Patient Reported Outcome Measure (PROM) of Quality of Life After Prostatectomy - Results from a 5-Year Study

Patient Reported Outcome Measure (PROM) of Quality of Life After Prostatectomy - Results from a 5-Year Study

The Open Nursing Journal 27 Dec 2013 RESEARCH ARTICLE DOI: 10.2174/1874434601307010165


Prostate cancer is the most common cancer among men in Sweden, and treatment is negatively affecting the patients' quality of life. Even so, long term experiences are sparse and implications for nursing practice are little known. The aim of this study was to determine areas of functioning and factors impacting quality of life, QOL, during and five years after radical prostatectomy (RP) using a quality of life questionnaire and a specific module for prostate cancer. A longitudinal study was performed with consecutively included Swedish men from baseline and after RP treatment (n=222) from 2003 to 2011 to obtain their opinions on quality of life. Data was gathered through a mail out - mail in procedure at baseline, 3 months, 1-3 and 5 years after treatment with a response rate of 94.14% - 75.2%. One reminder was sent on each occasion. Identified areas with increased functioning after five years were emotional and social functioning. QOL ratings did not change over the years. Sexual activity and functioning decreased and hormonal treatment-related symptoms increased. Impact on QOL was found regarding emotional and social functioning, nausea/vomiting, pain and hormone-related symptoms. Increasing age, living with a partner and educational level had no significant impact on QOL. Implications for nursing are to initially focus on physical problems and at times for follow-up visits pay attention also to emotional and social aspects of life. To be able to make a difference in the patient’s life, nurses need to bridge the gap between in-hospital treatment and everyday life outside hospital.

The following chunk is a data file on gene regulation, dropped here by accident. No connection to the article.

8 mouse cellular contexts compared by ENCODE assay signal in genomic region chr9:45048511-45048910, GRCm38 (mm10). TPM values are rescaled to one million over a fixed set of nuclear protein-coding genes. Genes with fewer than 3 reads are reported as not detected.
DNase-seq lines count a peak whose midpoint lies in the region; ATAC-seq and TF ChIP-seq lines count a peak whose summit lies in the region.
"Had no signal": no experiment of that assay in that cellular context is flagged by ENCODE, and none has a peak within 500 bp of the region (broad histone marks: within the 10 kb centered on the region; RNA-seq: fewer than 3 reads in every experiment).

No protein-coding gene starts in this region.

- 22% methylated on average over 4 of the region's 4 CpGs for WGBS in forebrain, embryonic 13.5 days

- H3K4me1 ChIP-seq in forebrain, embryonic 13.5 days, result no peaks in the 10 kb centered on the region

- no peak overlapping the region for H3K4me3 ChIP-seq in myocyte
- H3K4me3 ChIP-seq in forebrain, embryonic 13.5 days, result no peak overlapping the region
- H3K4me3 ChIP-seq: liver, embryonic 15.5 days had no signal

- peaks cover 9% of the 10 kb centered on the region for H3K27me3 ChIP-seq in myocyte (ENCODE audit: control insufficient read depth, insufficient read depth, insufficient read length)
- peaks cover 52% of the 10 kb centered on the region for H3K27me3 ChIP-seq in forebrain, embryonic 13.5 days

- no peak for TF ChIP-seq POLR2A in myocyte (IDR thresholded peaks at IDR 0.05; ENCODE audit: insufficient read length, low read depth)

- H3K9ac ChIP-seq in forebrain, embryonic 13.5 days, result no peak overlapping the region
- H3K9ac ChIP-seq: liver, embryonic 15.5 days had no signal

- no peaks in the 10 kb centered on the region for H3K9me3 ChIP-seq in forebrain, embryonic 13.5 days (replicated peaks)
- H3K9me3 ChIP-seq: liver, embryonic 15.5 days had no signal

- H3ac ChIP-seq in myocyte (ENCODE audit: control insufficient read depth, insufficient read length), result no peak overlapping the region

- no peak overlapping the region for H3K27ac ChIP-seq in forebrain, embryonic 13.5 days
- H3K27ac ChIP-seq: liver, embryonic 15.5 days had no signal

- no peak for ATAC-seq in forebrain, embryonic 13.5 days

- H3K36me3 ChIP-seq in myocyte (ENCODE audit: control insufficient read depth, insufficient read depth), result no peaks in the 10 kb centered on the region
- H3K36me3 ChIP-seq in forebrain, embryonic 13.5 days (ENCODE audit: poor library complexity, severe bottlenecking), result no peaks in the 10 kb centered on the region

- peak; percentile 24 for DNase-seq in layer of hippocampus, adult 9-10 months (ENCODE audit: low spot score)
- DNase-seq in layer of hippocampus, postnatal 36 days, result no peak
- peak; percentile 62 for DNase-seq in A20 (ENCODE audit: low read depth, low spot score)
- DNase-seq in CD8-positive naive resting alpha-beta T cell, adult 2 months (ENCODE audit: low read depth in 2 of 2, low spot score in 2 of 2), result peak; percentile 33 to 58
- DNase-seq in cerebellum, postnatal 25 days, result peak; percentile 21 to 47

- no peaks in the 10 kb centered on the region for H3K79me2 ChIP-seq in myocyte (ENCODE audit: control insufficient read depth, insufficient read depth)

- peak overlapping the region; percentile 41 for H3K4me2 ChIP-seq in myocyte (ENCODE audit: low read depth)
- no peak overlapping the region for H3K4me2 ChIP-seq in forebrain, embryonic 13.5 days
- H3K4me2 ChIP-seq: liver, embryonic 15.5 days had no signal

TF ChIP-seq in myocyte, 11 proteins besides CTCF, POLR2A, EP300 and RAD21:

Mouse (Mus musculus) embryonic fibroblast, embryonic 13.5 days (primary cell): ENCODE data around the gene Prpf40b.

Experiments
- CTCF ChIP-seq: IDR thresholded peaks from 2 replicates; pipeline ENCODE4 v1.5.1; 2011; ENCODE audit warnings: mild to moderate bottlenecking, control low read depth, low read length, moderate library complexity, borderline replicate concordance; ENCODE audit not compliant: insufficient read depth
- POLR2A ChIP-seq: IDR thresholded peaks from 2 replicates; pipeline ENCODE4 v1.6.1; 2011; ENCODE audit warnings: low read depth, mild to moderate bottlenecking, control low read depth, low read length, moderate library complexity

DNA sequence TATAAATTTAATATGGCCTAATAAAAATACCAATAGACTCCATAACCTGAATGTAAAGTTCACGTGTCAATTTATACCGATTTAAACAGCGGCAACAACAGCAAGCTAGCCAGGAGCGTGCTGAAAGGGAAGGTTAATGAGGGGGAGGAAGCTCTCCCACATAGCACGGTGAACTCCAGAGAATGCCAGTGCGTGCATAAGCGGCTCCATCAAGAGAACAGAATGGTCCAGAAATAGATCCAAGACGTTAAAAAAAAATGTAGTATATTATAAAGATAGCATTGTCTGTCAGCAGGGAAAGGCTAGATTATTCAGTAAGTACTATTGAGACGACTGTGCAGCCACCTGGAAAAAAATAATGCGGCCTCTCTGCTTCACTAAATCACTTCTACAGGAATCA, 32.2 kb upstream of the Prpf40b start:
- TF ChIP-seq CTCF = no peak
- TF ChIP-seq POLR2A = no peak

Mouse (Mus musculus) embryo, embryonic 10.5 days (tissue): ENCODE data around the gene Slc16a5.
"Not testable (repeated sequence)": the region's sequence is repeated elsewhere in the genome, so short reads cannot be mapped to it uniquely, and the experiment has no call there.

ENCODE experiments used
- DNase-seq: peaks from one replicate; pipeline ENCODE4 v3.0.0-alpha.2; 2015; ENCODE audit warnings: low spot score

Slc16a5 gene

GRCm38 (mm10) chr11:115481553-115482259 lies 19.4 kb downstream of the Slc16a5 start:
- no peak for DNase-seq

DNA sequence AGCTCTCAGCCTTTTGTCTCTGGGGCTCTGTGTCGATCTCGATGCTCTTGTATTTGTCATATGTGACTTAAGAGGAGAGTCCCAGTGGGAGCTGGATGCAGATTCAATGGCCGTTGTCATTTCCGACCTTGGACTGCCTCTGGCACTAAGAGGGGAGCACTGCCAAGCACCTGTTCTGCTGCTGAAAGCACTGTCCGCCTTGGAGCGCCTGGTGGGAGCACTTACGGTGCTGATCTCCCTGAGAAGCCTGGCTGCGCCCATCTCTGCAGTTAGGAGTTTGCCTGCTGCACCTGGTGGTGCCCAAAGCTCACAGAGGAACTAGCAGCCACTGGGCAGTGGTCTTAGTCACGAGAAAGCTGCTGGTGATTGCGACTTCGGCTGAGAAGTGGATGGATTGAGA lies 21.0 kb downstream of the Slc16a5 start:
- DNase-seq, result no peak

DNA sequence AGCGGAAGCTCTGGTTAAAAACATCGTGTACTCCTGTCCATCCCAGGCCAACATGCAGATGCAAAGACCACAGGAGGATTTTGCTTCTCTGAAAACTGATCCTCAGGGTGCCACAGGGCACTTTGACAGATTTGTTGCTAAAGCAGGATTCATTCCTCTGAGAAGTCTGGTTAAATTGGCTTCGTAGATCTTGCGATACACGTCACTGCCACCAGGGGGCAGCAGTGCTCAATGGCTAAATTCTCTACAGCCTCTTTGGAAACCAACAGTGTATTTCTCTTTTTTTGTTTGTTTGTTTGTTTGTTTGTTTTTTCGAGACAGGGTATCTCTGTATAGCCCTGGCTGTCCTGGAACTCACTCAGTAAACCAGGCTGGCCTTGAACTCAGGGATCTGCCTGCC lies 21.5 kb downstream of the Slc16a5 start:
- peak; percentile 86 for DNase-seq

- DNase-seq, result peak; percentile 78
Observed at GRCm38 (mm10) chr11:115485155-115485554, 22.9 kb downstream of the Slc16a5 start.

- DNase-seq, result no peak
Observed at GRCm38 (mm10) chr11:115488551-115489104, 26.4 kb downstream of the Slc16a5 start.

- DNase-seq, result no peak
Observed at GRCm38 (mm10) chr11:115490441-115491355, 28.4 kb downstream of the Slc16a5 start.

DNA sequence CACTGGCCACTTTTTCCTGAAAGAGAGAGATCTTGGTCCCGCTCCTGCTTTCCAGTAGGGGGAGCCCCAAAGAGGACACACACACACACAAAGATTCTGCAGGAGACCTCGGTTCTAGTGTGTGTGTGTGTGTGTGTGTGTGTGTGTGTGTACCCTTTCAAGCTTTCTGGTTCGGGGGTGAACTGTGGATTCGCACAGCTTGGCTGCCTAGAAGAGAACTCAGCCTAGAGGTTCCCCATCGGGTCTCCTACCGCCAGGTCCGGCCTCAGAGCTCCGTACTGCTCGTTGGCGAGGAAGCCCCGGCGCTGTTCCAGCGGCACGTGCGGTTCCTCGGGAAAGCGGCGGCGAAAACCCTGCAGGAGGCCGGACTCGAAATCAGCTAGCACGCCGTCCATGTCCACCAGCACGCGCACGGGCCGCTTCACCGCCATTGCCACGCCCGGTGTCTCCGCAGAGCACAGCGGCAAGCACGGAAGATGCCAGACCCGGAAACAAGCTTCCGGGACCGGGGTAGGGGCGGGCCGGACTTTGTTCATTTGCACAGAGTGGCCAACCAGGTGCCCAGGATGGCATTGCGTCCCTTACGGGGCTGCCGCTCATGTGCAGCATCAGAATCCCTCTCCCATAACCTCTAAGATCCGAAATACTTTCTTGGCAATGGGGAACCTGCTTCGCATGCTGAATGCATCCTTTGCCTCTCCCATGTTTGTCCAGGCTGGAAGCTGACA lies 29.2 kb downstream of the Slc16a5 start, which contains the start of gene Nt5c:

Keywords:: Patient reported outcome measure PROM, quality of life, quantitative longitudinal study..


Prostate cancer is the most frequent cancer among men in Sweden, representing 32.2% of all cancer forms, with an annual increase of 0.7% in the last 10 years [1]. The total five-year survival rate of prostate cancer was 87.3% in 2009 [2], which means that most men survive cancer and treatment. In Sweden, there is a consensus about non-screening, but in a long-term study over 15 years Bill-Axelsson et al. found that a localized and well differentiated tumour treated with radical prostatectomy, RP, versus watchful waiting, reduced the rate of deaths by 14.6% compared to 20.7% respectively [3]. This implies that more lives may be saved by detection and treatment. International research has shown [4] that even if life is prolonged, problematic symptoms are presented over the years following treatment.

The most common treatment options offered to men are radical prostatectomy, external beam radiation, brachytherapy and active surveillance. For the patients, it may be difficult to choose between treatment options, especially for those with an early-stage prostate cancer [5], since all treatments have side effects such as bowel problems connected with beam radiation [6] and radical prostatectomy with urinary and sex life problems [7]. Symptoms following radical prostatectomy may overlap general ageing problems such as fatigue, decreased mobility and insomnia. Fatigue is a well-known general adverse treatment-related side effect of cancer and, Fransson found increased problems with fatigue from pre-treatment up to five years post radiation treatment in a sample of men with prostate cancer (n=407). If fatigue is presented to a similar degree in men treated with RP was not investigated. Impaired mobility and insomnia are phenomena described in relation to cancer illnesses and old age, and Stenholm et al. found impaired mobility correlating to insomnia in a Finnish population study of 2 825 men of 55 years of age and older [8]. The authors, however, did not clearly differentiate between possible origins, and there are national differences between countries. Treatment options for prostate cancer are continually improving, and whether a south Swedish sample presents similar problems is not known.